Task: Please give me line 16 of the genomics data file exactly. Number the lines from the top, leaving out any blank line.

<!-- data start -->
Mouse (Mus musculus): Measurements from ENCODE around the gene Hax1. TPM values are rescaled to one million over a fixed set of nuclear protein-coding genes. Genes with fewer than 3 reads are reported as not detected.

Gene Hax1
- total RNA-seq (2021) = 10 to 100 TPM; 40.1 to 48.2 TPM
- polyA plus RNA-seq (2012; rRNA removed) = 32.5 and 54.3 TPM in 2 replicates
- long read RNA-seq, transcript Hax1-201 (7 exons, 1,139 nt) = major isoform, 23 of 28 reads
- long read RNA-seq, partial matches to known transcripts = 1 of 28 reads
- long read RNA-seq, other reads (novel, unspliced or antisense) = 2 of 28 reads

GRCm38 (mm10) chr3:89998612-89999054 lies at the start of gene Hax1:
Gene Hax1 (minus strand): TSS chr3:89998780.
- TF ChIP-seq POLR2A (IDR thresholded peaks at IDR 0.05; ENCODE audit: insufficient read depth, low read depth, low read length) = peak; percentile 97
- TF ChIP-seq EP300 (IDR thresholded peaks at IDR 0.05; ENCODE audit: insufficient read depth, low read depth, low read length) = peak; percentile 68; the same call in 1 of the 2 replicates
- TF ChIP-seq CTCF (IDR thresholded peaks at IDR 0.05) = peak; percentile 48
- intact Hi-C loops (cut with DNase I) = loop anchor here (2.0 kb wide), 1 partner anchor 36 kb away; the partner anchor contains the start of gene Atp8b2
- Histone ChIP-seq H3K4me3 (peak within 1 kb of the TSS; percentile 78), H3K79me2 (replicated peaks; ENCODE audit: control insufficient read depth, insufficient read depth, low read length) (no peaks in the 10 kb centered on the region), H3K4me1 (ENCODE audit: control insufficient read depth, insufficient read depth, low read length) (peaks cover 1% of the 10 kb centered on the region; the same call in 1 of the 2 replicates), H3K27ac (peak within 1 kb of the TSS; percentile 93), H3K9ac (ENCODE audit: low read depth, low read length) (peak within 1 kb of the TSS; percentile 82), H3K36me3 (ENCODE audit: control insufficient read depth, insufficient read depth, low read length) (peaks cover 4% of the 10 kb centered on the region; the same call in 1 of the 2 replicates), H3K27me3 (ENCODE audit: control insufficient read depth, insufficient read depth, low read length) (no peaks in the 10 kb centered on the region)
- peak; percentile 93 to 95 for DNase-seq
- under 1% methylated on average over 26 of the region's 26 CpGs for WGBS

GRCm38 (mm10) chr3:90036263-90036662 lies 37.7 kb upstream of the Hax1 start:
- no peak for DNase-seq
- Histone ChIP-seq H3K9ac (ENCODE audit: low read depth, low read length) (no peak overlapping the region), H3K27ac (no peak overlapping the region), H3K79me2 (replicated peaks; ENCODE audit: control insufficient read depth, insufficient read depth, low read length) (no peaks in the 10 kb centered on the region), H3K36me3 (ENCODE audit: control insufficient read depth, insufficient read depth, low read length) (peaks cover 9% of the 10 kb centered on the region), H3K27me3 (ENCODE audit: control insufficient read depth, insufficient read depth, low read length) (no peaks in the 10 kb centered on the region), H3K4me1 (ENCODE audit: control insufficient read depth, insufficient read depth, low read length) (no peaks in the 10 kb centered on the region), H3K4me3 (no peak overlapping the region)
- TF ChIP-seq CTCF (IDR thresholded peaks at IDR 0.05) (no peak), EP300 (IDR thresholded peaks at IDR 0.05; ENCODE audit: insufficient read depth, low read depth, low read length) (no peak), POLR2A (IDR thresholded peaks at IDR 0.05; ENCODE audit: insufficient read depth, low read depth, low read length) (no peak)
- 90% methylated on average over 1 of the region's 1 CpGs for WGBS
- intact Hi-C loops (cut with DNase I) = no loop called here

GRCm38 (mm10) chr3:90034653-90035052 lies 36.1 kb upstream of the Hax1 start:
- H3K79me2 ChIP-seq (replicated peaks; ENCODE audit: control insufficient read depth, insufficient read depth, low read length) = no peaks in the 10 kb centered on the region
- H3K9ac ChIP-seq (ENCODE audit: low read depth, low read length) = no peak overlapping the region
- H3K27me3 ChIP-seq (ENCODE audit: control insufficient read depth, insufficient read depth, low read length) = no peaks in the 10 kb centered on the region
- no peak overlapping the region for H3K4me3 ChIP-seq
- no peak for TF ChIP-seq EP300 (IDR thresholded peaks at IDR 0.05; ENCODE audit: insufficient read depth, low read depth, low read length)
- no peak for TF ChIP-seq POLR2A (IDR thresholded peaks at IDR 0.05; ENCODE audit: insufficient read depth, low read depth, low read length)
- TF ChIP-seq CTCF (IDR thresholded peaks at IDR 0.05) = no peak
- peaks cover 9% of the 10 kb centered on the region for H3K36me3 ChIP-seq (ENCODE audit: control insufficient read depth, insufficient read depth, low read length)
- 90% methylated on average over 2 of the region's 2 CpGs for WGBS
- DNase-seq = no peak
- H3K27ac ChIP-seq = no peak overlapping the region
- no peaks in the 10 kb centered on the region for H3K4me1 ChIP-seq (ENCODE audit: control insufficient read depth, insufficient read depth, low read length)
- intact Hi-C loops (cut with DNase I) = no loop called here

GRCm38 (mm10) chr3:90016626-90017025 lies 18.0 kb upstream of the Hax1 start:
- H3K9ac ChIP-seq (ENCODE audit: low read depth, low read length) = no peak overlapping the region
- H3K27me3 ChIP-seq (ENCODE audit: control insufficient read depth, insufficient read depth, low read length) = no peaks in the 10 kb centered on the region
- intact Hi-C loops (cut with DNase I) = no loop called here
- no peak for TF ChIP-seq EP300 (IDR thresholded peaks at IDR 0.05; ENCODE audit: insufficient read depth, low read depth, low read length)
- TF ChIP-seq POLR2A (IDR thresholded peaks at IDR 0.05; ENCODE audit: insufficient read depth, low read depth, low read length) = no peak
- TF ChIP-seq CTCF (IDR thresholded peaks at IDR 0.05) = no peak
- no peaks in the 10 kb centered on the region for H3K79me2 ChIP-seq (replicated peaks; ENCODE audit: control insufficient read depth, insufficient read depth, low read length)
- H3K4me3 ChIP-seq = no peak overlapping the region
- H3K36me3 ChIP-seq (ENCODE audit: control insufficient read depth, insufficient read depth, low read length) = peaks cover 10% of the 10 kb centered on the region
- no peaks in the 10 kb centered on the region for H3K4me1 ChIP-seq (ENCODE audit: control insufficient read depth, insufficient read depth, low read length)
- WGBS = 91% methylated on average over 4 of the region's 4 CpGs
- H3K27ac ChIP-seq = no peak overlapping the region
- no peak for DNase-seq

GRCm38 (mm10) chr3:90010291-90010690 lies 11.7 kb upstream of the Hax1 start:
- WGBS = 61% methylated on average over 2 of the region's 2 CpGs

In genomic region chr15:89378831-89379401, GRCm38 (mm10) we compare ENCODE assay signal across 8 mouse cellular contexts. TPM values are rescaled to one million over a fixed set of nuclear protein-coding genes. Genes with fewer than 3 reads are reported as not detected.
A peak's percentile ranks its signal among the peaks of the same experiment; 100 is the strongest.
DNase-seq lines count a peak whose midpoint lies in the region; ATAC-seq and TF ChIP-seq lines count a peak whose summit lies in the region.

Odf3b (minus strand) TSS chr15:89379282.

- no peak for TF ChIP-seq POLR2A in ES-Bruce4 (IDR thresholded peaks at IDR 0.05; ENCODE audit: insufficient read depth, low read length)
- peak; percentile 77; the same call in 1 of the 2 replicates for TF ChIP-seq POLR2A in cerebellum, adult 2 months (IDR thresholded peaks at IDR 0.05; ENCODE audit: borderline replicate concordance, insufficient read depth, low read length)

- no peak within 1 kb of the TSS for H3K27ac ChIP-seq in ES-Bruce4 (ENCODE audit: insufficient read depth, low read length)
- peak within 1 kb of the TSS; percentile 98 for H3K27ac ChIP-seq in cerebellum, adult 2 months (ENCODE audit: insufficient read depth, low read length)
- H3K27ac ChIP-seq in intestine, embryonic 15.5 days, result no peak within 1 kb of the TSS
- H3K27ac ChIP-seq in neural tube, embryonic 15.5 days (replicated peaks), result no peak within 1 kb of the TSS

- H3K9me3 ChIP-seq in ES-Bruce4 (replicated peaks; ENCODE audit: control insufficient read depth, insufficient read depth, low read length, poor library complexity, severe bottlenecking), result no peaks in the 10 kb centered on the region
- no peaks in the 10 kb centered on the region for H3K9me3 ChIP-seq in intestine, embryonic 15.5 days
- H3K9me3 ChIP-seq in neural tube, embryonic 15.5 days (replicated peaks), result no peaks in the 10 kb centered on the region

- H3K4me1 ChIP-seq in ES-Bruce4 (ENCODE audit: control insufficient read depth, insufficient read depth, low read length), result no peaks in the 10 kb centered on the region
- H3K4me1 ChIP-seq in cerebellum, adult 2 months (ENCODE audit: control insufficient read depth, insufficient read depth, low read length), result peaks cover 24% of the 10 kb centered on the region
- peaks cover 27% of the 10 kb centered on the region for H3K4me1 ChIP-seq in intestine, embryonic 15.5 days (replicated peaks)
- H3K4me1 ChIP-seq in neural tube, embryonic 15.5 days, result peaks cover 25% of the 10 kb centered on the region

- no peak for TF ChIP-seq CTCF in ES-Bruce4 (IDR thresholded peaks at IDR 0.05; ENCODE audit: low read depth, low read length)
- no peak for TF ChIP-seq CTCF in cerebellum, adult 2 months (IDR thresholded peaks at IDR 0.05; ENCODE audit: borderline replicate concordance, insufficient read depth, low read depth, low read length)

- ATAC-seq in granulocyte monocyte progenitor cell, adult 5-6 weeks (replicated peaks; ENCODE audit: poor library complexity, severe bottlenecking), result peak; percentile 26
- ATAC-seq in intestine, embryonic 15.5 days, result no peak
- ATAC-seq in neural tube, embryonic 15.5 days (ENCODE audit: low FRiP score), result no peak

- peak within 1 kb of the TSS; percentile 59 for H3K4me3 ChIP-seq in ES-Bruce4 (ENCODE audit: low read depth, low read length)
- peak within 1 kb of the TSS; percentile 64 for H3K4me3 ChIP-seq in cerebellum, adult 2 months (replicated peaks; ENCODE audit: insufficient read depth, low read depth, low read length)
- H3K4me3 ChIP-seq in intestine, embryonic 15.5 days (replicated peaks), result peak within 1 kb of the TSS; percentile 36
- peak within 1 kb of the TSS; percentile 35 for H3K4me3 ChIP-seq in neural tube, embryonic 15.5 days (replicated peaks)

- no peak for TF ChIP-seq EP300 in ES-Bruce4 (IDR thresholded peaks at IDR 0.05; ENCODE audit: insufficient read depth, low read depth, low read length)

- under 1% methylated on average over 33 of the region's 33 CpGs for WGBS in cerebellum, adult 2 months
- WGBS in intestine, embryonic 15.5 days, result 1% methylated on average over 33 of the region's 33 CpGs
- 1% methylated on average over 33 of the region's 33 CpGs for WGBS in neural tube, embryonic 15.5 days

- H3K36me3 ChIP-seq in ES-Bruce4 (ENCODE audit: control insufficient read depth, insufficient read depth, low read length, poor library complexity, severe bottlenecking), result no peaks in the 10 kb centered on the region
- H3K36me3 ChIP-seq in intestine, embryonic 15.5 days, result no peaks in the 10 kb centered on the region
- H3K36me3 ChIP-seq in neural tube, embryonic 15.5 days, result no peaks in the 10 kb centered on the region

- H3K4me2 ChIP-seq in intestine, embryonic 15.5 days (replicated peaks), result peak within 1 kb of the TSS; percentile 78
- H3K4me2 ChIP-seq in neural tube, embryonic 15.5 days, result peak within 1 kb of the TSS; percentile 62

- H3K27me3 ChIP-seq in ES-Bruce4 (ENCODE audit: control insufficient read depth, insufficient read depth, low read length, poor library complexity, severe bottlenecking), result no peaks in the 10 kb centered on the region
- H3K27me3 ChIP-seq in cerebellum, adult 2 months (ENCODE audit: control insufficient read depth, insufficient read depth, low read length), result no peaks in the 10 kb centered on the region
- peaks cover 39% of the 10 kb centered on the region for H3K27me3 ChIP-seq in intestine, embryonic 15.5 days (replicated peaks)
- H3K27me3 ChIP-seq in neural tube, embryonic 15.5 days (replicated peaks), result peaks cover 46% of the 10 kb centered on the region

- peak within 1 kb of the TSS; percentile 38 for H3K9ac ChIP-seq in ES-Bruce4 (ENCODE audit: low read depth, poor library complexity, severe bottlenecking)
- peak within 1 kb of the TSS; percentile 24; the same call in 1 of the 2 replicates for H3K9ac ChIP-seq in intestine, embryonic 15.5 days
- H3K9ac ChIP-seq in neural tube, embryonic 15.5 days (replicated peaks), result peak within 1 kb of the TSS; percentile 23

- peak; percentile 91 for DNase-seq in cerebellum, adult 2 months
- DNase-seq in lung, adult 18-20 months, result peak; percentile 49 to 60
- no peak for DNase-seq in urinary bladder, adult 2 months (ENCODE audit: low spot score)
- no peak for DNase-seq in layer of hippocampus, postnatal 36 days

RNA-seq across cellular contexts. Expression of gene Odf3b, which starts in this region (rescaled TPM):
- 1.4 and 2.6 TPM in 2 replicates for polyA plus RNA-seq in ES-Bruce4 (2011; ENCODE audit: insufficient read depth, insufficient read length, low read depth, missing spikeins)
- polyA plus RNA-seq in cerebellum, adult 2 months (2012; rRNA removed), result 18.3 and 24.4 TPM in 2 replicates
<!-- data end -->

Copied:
- under 1% methylated on average over 26 of the region's 26 CpGs for WGBS